The above describes the ribs as being filled with a gas, such as air or carbon dioxide. If the patient has to be transported by aircraft, there could be significant pressure changes between when the patient is loaded into the containment device and when the patient is transported. In this case, it would be highly undesirable for the ribs to puncture or collapse under the changed pressure conditions. To prevent this, the ribs 100 may alternatively be filled with a polyurethane injection foam sealant similar to the building insulation foam sold under the name Great Stuff™ by Dow Chemical Corporation of Midland Mich. This foam spreads from the inflation unit 130 to the remainder of the ribs. After injection, the foam hardens.

FIGS. 4A and 4B are side views of a sealing mechanism to seal the top and bottom of the containment wall to one another, showing an unsealed and sealed relationship, respectively. FIG. 5 is a prospective side view of the sealing device showing the containment device as sealed. FIG. 6 is an outer prospective view of one side of the sealing device, in a partially closed configuration.

In order to seal the top half 20 to the bottom half 10, there are two reclosable interlocking profile zipper seals and one adhesive seal. A first interlocking zipper seal is formed between a top lip 220 and a bottom lip 210. Both the top and bottom lips 220, 210 have interlocking seal profiles 230. The shape of the profiles are complimentary such that when the two profiles are pushed together, a seal 235, similar to that used for food storage bags, is created. In addition, a second zipper seal is formed between a top primary flap 240 and a bottom primary flap 250. As with the top and bottom lips 220, 210, the top and bottom primary flaps 240, 250 have interlocking seal profiles 230. The profiles are complimentary, such that a similar seal 235 can be formed between the top and bottom primary flaps 240, 250. As a further measure of safety, an adhesive flap 260 is provided. At the end of this flap, an adhesive member 262 is provided. The adhesive member is shown in FIG. 4A as being covered by a release sheet 264.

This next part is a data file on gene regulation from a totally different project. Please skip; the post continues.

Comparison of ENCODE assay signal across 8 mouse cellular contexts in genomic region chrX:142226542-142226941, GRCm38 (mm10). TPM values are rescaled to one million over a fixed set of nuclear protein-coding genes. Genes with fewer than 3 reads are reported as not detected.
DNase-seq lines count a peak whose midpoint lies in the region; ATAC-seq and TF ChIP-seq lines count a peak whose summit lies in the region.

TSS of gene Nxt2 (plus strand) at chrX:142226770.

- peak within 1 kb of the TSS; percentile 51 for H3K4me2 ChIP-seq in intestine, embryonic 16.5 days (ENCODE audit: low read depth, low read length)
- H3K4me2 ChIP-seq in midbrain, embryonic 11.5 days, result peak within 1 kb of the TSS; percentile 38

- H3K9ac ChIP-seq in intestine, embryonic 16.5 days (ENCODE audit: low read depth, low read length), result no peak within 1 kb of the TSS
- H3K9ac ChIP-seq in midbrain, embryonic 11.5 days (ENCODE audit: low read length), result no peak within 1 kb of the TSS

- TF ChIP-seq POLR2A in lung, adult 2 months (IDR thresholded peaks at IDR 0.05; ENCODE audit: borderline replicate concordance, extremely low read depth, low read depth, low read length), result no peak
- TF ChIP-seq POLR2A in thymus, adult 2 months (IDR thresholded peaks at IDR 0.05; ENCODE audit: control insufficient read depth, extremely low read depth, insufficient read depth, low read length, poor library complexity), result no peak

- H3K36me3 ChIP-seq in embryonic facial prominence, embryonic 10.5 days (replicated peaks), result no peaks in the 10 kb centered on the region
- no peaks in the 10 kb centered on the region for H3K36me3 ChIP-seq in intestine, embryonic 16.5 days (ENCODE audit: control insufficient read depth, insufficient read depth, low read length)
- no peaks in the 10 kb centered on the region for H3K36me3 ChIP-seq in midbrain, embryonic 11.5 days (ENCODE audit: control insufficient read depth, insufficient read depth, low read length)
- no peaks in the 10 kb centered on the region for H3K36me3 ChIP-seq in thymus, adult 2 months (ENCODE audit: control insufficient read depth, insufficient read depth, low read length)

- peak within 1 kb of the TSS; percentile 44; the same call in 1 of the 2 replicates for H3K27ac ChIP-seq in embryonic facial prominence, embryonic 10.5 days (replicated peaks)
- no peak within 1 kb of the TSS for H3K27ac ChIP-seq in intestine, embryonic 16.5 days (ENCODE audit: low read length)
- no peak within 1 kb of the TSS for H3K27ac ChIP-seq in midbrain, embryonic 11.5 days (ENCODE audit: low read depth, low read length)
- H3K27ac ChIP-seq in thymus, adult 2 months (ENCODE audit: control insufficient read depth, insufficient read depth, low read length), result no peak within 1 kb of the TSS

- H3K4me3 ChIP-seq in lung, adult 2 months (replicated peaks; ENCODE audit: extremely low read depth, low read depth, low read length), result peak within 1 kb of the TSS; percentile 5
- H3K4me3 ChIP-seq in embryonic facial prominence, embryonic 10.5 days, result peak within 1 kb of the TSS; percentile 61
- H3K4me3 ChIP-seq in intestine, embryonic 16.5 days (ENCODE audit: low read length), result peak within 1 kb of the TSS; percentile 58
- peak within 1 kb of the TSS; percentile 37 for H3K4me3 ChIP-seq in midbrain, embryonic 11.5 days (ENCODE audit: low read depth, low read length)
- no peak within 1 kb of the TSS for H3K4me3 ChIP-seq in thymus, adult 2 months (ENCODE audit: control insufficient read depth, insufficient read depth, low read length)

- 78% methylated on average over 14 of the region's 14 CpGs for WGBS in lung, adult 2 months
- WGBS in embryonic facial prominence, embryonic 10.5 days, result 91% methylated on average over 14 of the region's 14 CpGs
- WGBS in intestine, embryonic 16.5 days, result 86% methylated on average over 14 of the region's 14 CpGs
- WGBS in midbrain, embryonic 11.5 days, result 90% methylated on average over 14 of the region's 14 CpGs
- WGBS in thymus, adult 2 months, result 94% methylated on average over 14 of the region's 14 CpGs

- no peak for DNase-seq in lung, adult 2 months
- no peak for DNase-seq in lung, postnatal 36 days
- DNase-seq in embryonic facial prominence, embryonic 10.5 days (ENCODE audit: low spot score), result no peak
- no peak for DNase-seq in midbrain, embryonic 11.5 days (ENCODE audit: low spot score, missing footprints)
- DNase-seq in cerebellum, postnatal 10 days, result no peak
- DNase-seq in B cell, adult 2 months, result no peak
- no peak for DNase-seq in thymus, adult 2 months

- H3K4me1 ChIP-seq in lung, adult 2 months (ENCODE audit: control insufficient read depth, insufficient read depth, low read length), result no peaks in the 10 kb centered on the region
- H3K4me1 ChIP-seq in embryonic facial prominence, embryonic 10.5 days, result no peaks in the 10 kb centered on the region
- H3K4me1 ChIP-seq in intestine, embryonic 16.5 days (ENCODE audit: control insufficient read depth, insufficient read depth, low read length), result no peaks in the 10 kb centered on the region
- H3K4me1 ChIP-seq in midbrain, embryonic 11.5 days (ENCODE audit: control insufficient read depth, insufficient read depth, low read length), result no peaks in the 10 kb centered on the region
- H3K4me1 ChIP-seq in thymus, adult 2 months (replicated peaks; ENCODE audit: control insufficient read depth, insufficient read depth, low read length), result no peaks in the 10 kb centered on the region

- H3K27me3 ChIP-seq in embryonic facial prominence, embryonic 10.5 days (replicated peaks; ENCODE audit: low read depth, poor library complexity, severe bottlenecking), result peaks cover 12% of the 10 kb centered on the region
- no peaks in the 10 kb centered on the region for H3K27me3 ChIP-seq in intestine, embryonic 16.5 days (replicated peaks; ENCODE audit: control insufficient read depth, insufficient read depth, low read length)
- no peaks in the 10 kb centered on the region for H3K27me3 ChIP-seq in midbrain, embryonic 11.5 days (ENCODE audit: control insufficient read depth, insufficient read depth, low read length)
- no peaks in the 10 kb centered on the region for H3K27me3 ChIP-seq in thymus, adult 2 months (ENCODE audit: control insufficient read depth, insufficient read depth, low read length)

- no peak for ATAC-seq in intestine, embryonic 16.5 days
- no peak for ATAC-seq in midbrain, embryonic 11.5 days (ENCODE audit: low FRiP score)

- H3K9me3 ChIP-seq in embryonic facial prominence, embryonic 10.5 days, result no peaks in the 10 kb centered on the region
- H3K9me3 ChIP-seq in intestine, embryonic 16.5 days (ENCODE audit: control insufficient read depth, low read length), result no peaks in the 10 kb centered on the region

FIG. 6 shows both the seal between the top and bottom lips 220, 210 and the seal between the top and bottom flaps 240, 250. FIG. 6 also shows that these two seals are sealed in different directions. That is, the seal between the top and bottom lips 220, 210 is formed by moving a zipper 236 from left to right. The seal between the top and bottom primary flaps 240, 250 is formed by moving a zipper 236 from right to left. Thus, for the top and bottom lips 220, 210, there is a seal to the left of the zipper 236, and there are separated interlocking seal profiles 230 to the right of the zipper 236. For the seal between the top and bottom primary flaps 240, 250, there is a seal 235 to the right of the zipper 236, and there are separated interlocking seal profiles 230 to the left of the zippers 236. By having the zipper 236 moving in opposite directions, a better seal may be formed. That is, for the seal between the top and bottom lips 220, 210, the weakest part of the seal will be to the right of the zipper 236. For the seal between the top and bottom primary flaps 240, 250, the weakest part of the seal will be to the left of the zipper 236. These “weakest parts” are separated by substantial distance. Accordingly, if a contaminant escapes from the lower seal (between top and bottom lips 220, 210), the contaminant would need to travel a substantial distance before reaching the weakest part of the upper seal (between top and bottom primary flaps 240, 250.